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Eligibility for organ donation: a medico-legal perspective on defining and determining death.

https://arctichealth.org/en/permalink/ahliterature149821
Source
Can J Anaesth. 2009 Nov;56(11):851-63
Publication Type
Article
Date
Nov-2009
Author
Jocelyn Downie
Matthew Kutcher
Chantelle Rajotte
Alison Shea
Author Affiliation
Faculty of Law, Dalhousie University, 6061 University Avenue, Halifax, NS, B3H 4H9, Canada. jocelyn.downie@dal.ca
Source
Can J Anaesth. 2009 Nov;56(11):851-63
Date
Nov-2009
Language
English
Publication Type
Article
Keywords
Canada
Death
Health Policy - legislation & jurisprudence
Heart Arrest - physiopathology
Humans
Legislation, Medical
Organ Transplantation - legislation & jurisprudence
Tissue Donors - legislation & jurisprudence
Tissue and Organ Procurement - legislation & jurisprudence
Abstract
In the context of post-mortem organ donation, there is an obvious need for certainty regarding the legal definition and determination of death, as individuals must be legally pronounced dead before organs may be procured for donation. Surprisingly then, the legal situation in Canada with regard to the definition and determination of death is uncertain. The purpose of this review is to provide anesthesiologists and critical care specialists with a medico-legal perspective regarding the definition and determination of death (particularly as it relates to non-heart-beating donor protocols) and to contribute to ongoing improvement in policies, protocols, and practices in this area.
The status quo with regard to the current legal definition of death is presented as well as the criteria for determining if and when death has occurred. A number of important problems with the status quo are described, followed by a series of recommendations to address these problems.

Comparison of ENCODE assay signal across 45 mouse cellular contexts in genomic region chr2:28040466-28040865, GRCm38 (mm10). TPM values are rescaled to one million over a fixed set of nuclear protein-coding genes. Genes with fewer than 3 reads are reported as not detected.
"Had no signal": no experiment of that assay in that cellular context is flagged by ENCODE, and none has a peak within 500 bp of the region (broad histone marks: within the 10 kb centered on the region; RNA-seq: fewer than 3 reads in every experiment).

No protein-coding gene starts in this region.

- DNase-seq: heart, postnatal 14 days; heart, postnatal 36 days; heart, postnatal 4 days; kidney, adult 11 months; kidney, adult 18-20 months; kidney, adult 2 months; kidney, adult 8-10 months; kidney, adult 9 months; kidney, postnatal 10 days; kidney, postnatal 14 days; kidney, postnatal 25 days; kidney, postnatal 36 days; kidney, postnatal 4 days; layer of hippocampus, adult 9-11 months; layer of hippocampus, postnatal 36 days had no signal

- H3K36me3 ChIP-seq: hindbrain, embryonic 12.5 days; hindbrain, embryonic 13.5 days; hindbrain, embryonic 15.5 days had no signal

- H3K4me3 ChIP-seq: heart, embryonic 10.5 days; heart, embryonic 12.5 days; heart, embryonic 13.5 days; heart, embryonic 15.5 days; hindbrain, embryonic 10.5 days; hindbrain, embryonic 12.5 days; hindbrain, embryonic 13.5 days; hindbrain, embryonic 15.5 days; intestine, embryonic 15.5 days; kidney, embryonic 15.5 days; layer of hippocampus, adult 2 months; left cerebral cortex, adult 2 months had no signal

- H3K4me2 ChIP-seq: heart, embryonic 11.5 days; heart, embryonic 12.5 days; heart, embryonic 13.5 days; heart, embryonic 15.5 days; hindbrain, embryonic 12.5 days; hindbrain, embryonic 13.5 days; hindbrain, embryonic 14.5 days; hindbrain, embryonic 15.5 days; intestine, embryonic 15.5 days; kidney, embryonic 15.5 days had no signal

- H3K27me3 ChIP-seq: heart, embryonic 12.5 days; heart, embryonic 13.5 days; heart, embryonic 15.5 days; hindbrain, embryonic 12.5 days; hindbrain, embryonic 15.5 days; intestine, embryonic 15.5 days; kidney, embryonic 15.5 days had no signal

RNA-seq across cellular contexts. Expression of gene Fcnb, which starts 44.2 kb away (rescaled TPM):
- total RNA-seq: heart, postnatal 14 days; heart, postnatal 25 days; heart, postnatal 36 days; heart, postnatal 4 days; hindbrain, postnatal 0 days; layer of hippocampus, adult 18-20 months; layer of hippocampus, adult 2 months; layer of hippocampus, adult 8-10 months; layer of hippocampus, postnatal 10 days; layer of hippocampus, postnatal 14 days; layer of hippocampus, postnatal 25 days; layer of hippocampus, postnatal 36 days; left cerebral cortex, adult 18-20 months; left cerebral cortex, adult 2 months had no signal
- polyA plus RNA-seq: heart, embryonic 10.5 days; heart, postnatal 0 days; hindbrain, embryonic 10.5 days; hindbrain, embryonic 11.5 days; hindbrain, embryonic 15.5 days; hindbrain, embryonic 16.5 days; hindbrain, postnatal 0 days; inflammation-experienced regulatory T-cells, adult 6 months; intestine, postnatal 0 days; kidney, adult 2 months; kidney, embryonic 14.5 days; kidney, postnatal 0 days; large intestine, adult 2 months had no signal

The legal deficiencies regarding the definition and determination of death in Canada may place health care providers at risk of civil or criminal liability, discourage potential organ donation, and frustrate the wishes of some individuals to donate their organs. The definition and criteria for the determination of death should be clearly set out in legislation. In addition, the current use of non-heart-beating donor protocols in Canada will remain inconsistent with Canadian law until more persuasive evidence on the potential return of cardiac function after cardiac arrest is gathered and made publicly available or until a concrete proposal to abandon the dead donor rule and amend Canadian law is adopted following a process of public debate and intense multidisciplinary review.
Notes
Comment In: Can J Anaesth. 2009 Nov;56(11):789-9219711143
PubMed ID
19585180 View in PubMed
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